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Overtraining Syndrome…To Rest Or Not To Rest!

One month into the new year and the new year resolutions are in full swing (and some were never started!) and with this a lot of people are coming into the clinic with injuries that are due to over training and doing too much to soon. As this seems to be an emerging trend I thought it would be a good idea to discuss the benefits of a rest day and the conditions known as overreaching and overtraining syndrome.

Overreaching is a condition where a person maintains a high level of training activity for a matter of weeks that leads to a reduction in athletic performance.1 If the person continues to train at a high level without rest, the condition progresses to overtraining syndrome.1 This is a condition which is recognised in sports medicine and refers to the maladaptive response that occurs due to the performance of an excessive amount of exercise for a long period of time along with external stressors that results in changes to the neurological, endocrine and immune systems.1 These changes happen to the body after months of exposure to exercise and high training loads without rest and recovery.1

Overreaching syndrome will cause a reduction in athletic performance and some increased fatigue but usually with rest and load management the person will have a full recovery.1 With over-training the recovery period is a lot longer, and some of the changes that occur to the body systems can be long lasting.

There are a number of theories that try to explain why such high loads of exercise- something that is good for you, can cause such a detrimental effect on both your physical and mental health. Firstly, inability to have rest and recovery can lead to reduced glycogen at a muscular level.1 Your body relies on glycogen to be converted into energy for work.1 This leads to increased fatigue due to the lack of energy available to be converted by the body for performance.1 Oxidative stress is thought to be another cause for overtraining syndrome.1 When you exercise, your muscles release reactive oxygen species which assist in cell repair.1 When the level of oxygen species remains high such as in the case of overreaching and overtraining it causes soreness, muscle fatigue and inflammation.1 Another theory behind overtraining syndrome is thought to be due to the balance between the sympathetic and parasympathetic nervous systems.1 People who train excessively have a dominance in there parasympathetic control and a reduction in their sympathetic systems. This leads to changes in mood, fatigue and depression.1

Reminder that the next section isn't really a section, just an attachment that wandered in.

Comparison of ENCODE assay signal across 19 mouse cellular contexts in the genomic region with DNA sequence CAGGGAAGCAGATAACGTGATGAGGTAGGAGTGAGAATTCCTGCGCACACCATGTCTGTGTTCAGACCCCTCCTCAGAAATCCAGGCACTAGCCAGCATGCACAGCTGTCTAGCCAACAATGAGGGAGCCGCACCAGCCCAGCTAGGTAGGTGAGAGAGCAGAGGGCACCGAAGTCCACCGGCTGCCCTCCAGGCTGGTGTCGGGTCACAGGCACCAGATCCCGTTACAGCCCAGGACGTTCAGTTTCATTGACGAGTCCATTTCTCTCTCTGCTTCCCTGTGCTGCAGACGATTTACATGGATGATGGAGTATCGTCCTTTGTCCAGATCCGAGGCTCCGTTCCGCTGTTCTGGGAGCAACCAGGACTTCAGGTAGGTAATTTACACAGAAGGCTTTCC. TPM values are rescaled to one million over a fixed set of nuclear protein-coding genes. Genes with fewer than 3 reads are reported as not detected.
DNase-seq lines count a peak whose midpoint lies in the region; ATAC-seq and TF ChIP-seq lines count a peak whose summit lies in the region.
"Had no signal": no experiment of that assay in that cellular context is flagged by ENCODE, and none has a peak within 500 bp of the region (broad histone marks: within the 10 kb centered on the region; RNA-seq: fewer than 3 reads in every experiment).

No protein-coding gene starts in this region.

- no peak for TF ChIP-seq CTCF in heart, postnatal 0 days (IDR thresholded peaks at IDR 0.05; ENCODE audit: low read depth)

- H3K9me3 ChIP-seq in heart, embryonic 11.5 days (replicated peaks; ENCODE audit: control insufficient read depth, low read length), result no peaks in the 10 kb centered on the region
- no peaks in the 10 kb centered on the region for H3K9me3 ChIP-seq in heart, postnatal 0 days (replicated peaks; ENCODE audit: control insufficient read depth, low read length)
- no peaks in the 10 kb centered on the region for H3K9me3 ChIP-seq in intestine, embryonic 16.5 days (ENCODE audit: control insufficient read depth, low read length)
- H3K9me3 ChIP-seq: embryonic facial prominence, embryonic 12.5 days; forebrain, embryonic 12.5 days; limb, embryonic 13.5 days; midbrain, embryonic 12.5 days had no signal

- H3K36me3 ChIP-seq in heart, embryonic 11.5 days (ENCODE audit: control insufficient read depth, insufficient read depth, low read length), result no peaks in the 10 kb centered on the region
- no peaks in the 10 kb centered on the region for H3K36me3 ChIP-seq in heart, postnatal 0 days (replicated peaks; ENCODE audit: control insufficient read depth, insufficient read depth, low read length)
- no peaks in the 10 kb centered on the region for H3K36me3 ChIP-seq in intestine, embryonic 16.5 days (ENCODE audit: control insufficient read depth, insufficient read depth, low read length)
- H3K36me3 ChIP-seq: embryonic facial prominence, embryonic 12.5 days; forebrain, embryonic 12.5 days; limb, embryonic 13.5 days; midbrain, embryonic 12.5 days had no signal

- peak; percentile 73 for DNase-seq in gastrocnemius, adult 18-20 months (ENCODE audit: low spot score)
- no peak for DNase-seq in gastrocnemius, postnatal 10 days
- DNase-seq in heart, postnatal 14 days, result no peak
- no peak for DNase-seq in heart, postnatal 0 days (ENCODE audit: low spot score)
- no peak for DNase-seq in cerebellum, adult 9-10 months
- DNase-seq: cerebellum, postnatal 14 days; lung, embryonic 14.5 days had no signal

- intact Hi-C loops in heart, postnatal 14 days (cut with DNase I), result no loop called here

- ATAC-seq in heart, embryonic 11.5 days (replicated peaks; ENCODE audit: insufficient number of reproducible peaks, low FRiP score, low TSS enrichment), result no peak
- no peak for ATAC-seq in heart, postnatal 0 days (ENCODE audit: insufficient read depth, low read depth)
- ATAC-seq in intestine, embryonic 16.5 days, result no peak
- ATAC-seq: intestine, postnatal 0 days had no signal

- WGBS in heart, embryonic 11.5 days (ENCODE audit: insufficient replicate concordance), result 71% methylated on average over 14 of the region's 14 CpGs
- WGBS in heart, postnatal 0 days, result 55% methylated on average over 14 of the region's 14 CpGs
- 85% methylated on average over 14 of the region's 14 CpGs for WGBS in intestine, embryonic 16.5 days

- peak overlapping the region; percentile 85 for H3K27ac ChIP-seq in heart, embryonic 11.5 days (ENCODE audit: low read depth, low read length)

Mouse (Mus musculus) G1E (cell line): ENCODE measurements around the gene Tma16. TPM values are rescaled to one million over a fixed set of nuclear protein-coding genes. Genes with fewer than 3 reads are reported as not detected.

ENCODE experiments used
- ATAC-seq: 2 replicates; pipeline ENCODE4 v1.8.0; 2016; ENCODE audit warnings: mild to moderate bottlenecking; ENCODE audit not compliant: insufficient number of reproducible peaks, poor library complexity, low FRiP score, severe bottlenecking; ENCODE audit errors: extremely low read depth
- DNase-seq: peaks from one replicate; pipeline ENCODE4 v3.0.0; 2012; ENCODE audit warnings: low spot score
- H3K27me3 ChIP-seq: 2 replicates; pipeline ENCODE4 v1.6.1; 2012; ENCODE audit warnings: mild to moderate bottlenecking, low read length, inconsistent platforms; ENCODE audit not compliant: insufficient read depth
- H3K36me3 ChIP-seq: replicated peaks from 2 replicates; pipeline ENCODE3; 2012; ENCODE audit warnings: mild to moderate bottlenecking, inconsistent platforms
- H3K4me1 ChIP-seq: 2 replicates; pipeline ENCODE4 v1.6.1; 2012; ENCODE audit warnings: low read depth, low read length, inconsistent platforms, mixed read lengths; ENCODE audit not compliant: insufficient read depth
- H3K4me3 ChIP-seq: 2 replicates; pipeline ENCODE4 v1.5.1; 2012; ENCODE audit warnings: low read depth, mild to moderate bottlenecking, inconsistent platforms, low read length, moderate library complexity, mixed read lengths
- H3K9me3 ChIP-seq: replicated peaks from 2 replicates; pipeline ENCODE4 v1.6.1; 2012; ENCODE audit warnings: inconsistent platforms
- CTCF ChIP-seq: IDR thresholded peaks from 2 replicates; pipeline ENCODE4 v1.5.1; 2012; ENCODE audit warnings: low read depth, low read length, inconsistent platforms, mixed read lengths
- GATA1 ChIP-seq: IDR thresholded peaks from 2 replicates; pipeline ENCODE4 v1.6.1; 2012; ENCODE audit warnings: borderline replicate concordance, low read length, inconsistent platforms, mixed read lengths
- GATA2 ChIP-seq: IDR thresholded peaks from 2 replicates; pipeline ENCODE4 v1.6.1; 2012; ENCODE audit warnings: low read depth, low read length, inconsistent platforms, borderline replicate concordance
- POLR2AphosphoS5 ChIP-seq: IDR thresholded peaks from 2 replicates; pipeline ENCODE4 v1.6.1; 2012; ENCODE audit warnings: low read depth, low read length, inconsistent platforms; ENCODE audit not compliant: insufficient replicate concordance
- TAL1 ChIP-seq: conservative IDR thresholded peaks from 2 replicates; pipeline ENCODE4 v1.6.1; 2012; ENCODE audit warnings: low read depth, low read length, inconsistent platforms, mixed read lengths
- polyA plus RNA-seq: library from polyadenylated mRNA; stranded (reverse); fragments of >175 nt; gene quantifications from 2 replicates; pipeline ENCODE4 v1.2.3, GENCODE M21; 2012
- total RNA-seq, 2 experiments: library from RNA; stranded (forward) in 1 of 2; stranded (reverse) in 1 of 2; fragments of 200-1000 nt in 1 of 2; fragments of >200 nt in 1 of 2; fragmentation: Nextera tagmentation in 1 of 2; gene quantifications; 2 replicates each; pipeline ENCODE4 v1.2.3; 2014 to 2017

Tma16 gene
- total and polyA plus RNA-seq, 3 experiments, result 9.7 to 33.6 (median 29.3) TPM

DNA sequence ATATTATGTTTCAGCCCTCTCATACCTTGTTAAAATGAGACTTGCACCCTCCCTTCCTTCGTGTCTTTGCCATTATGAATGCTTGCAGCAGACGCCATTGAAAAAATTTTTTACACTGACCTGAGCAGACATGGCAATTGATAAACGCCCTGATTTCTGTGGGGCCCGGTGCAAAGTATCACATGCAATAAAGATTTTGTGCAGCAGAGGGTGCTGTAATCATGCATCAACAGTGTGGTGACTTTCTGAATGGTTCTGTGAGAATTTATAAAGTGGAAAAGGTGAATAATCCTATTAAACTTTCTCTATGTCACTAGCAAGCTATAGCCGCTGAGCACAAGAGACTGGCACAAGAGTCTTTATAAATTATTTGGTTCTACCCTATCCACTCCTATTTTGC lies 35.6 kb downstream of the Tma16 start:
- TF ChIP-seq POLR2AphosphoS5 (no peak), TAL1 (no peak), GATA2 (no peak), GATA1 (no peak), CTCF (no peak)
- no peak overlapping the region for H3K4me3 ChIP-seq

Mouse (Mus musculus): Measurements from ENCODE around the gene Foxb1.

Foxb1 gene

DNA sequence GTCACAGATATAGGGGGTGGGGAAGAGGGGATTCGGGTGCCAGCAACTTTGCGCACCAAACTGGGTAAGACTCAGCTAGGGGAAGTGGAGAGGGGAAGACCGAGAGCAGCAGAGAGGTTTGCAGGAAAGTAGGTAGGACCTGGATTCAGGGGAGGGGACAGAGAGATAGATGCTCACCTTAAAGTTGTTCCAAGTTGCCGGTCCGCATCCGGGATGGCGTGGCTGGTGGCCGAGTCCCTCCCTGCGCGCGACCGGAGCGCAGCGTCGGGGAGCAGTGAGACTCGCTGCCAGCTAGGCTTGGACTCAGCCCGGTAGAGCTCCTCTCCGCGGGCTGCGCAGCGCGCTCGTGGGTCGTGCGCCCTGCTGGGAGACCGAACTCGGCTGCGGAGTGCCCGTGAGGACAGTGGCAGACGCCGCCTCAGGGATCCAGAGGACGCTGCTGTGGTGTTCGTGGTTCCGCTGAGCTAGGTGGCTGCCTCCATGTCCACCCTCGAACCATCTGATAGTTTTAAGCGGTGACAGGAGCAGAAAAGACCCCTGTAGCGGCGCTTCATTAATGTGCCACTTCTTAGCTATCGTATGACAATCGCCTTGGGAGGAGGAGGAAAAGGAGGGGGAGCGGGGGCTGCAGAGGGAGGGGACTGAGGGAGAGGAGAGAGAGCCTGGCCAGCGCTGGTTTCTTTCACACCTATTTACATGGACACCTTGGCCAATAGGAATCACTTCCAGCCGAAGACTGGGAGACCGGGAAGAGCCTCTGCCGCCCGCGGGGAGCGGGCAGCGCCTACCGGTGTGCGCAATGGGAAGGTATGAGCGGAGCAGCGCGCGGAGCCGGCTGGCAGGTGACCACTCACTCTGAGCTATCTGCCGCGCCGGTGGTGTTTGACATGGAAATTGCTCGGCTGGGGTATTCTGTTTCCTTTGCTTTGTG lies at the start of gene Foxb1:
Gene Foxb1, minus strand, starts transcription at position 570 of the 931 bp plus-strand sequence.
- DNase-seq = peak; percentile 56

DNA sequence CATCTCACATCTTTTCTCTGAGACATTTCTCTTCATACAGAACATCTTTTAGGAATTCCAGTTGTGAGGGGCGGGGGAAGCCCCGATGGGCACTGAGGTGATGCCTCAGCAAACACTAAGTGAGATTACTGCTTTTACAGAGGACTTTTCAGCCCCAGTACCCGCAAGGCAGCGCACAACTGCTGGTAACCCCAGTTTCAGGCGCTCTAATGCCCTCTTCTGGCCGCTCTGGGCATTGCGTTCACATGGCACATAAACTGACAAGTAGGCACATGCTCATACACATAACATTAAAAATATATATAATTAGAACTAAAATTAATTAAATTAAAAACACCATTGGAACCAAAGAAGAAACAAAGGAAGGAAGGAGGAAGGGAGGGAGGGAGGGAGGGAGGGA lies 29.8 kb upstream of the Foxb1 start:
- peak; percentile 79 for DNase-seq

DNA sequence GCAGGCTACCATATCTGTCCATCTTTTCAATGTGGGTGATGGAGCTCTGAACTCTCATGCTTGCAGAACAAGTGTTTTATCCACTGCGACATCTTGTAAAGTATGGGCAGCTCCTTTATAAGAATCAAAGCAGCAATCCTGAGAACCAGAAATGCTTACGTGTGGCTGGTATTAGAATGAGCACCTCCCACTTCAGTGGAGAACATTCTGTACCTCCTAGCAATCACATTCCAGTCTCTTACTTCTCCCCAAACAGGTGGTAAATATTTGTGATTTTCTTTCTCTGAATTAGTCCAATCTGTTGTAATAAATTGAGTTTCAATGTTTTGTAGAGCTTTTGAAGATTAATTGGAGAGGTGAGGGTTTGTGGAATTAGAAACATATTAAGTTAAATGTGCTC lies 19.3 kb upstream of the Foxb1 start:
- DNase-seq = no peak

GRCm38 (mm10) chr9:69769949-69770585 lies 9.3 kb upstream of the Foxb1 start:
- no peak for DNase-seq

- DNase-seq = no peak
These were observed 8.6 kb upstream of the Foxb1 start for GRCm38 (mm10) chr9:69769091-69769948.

The symptoms of over-training syndrome can be diverse and can affect all areas of the body these symptoms include:

  • Fatigue
  • Depression
  • Loss of motivation
  • Insomnia
  • Agitation
  • High blood pressure
  • Anxiety
  • Heavy sore muscles
  • Extreme weight loss

Overtraining syndrome is quite rare and extreme in nature, however overreaching is something you may experience or have experienced before. These conditions improve with rest and recovery but can be avoided by ensuring adequate recovery and ‘rest days’ each week.

So if you need help managing your exercise routine or need some ‘couch time’ prescribed to you, come and see one of our highly qualified Physiotherapists at Bend + Mend in Sydney’s CBD.








  1. Kreher, J. B., & Schwartz, J. B. (2012). Overtraining syndrome: a practical guide. Sports health, 4(2), 128–138. doi:10.1177/1941738111434406
Emillie Kinkella

Emillie joined the Bend + Mend team after a move east to Sydney from Bunbury, Western Australia. Emillie graduated from Curtin University with a Bachelor of Science (Physiotherapy) in 2017 and since graduation has had experience in both the public and private settings working in musculoskeletal physiotherapy. She has undergone post graduate training in dry needling, tendinopathy management, lower back pain disorders and Clinical Pilates. Emillie grew up in a soccer orientated family and enjoys treating soccer related injuries sustained both on and off the field, along with lower back pain disorders and tendinopathies. Outside of work Emillie enjoys cooking up a storm and exploring the sights of beautiful Sydney.

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